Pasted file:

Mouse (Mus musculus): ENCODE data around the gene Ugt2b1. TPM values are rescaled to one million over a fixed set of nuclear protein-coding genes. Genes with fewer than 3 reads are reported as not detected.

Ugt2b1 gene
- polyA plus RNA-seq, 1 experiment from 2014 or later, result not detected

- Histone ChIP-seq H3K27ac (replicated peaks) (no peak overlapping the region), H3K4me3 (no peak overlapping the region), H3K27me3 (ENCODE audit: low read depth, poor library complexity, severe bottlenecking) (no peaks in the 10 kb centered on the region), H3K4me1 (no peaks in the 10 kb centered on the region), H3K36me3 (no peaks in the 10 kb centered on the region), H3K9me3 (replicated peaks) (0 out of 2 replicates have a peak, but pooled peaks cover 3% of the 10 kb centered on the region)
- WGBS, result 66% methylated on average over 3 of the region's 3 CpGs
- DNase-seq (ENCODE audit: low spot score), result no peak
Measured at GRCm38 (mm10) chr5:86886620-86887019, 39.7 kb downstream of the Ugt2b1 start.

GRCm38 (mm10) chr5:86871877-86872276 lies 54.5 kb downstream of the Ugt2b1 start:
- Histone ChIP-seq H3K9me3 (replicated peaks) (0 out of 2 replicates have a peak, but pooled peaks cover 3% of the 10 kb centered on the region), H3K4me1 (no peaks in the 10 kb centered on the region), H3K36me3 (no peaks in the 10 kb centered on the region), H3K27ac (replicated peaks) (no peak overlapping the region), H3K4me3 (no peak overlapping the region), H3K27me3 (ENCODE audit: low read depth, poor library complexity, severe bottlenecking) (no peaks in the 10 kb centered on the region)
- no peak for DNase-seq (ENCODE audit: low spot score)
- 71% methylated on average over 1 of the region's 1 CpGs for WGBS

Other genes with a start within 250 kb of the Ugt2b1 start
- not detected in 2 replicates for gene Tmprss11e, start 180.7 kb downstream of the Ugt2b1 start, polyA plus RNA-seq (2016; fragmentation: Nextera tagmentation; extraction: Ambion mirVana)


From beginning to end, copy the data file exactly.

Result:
Mouse (Mus musculus): ENCODE data around the gene Ugt2b1. TPM values are rescaled to one million over a fixed set of nuclear protein-coding genes. Genes with fewer than 3 reads are reported as not detected.

Ugt2b1 gene
- polyA plus RNA-seq, 1 experiment from 2014 or later, result not detected

- Histone ChIP-seq H3K27ac (replicated peaks) (no peak overlapping the region), H3K4me3 (no peak overlapping the region), H3K27me3 (ENCODE audit: low read depth, poor library complexity, severe bottlenecking) (no peaks in the 10 kb centered on the region), H3K4me1 (no peaks in the 10 kb centered on the region), H3K36me3 (no peaks in the 10 kb centered on the region), H3K9me3 (replicated peaks) (0 out of 2 replicates have a peak, but pooled peaks cover 3% of the 10 kb centered on the region)
- WGBS, result 66% methylated on average over 3 of the region's 3 CpGs
- DNase-seq (ENCODE audit: low spot score), result no peak
Measured at GRCm38 (mm10) chr5:86886620-86887019, 39.7 kb downstream of the Ugt2b1 start.

GRCm38 (mm10) chr5:86871877-86872276 lies 54.5 kb downstream of the Ugt2b1 start:
- Histone ChIP-seq H3K9me3 (replicated peaks) (0 out of 2 replicates have a peak, but pooled peaks cover 3% of the 10 kb centered on the region), H3K4me1 (no peaks in the 10 kb centered on the region), H3K36me3 (no peaks in the 10 kb centered on the region), H3K27ac (replicated peaks) (no peak overlapping the region), H3K4me3 (no peak overlapping the region), H3K27me3 (ENCODE audit: low read depth, poor library complexity, severe bottlenecking) (no peaks in the 10 kb centered on the region)
- no peak for DNase-seq (ENCODE audit: low spot score)
- 71% methylated on average over 1 of the region's 1 CpGs for WGBS

Other genes with a start within 250 kb of the Ugt2b1 start
- not detected in 2 replicates for gene Tmprss11e, start 180.7 kb downstream of the Ugt2b1 start, polyA plus RNA-seq (2016; fragmentation: Nextera tagmentation; extraction: Ambion mirVana)